Maria del Carmen Montoya
- Associate Professor Sculpture and Spatial Practices, M.F.A. in Fine Arts and Social Practice, Studio Arts Program
- Smith Hall of Art, Rm. 410, 801 22nd St NW, Washington, DC 20052
- [email protected]
Maria del Carmen Montoya operates in the contested ground between art and social activism. Her primary medium is the communal process of making meaning. As an artist, she seeks ways to catalyze this natural social phenomenon with situations that insist on the power of human-scale intervention in the presumed inevitability of everyday life. Her methodology is dialogic and collaborative. She believes that art can be a potent crucible for social change. Thus, her work is often about resistance and challenging norms, inverting power hierarchies and breaking rules, but she also traffics in beauty, memory, humor and other potentially radical forces for activating communities.
She has lived and worked throughout Latin America where she served as the sole interpreter for an assembly of rural farms in San Salvador, an advocate for battered women in Ciudad Juarez, Mexico and an English teacher for a craft cooperative in Quetzaltenango, Guatemala. Her work has been shown at SIGGRAPH, PERFORMA, New Museum Festival of Ideas, ZKM | Museum of Contemporary Art, Venice Biennial of Architecture and Centro Mexicano para la Música y las Artes Sonoras, in Morelia, Mexico, where she co-founded an artist residency for multimedia performance art.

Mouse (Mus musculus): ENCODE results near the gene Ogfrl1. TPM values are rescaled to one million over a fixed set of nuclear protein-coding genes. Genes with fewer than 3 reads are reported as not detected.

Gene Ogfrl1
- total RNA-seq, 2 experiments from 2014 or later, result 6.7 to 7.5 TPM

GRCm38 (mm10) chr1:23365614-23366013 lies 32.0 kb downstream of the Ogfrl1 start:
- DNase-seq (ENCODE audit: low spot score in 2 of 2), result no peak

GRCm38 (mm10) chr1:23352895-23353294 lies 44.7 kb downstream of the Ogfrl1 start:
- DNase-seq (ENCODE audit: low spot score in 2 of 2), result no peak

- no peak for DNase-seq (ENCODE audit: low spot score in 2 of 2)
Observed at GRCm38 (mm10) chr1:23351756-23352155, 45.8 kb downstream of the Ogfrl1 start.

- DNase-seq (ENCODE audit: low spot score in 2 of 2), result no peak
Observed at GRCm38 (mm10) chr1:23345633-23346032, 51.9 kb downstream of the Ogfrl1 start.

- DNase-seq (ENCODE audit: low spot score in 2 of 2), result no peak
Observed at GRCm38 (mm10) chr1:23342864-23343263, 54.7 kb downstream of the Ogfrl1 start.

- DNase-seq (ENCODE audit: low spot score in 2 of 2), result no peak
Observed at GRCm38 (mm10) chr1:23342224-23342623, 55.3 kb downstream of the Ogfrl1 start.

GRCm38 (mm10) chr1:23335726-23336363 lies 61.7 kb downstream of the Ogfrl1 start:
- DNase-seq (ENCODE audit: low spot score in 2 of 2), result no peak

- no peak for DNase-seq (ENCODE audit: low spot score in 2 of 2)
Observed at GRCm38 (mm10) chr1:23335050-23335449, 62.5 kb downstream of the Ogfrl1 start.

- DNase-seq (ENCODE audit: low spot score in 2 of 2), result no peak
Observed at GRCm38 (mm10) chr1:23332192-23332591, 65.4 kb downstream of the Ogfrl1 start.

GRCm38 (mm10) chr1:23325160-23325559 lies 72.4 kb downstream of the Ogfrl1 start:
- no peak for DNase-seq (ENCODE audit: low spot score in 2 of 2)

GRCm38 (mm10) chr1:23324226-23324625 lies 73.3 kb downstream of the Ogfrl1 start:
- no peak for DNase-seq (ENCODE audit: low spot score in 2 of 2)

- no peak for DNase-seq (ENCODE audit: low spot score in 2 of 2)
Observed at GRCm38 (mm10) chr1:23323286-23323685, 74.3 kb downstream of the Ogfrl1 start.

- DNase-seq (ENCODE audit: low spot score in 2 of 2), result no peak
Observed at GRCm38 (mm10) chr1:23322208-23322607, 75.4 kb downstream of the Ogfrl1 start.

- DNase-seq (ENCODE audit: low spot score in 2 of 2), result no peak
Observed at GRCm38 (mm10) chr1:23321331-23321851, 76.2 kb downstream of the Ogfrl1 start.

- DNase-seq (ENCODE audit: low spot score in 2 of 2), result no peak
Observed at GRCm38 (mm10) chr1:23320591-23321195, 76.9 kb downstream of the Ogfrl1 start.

She is a core member of Ghana ThinkTank, an international artist collective that “develops the first world” by flipping traditional power dynamics, asking people living in the “third world” to intervene into the lives of the people living in the so-called “developed” world. Their innovative approach to public art reveals blind spots between otherwise disconnected cultures, challenges assumptions about who is “needy,” and turns the idea of expertise on its head. Their ongoing project, "The American Riad," transforms abandoned buildings and empty lots into an Islamic Riad: communal housing surrounding an elaborate and beautifully designed courtyard. Rather than demonizing Muslims and immigrants as a threat to American culture and safety, this project instead looks at how we can adopt elements of Islamic and African Culture to solve American problems.
Creative Capital Grant
John S. and James L. Knight Foundation Arts Challenge Grant
Black Rock Arts Grant
Puffin Foundation Arts Grant
Finalist for Frieze Foundation Cartier Award
Queens Museum of Art Public Art Commission
Rhizome Commission for New Media
Artist-in-Residence Arab American National Museum
Artist-in-Residence Grand Central Art Center
Humanities Facilitating Fund Award, The George Washington University
BA in Philosophy & Women's Studies, Loyola University of Chicago
MFA in Digital Media, Rhode Island School of Design
- Ghana ThinkTank, international arts collective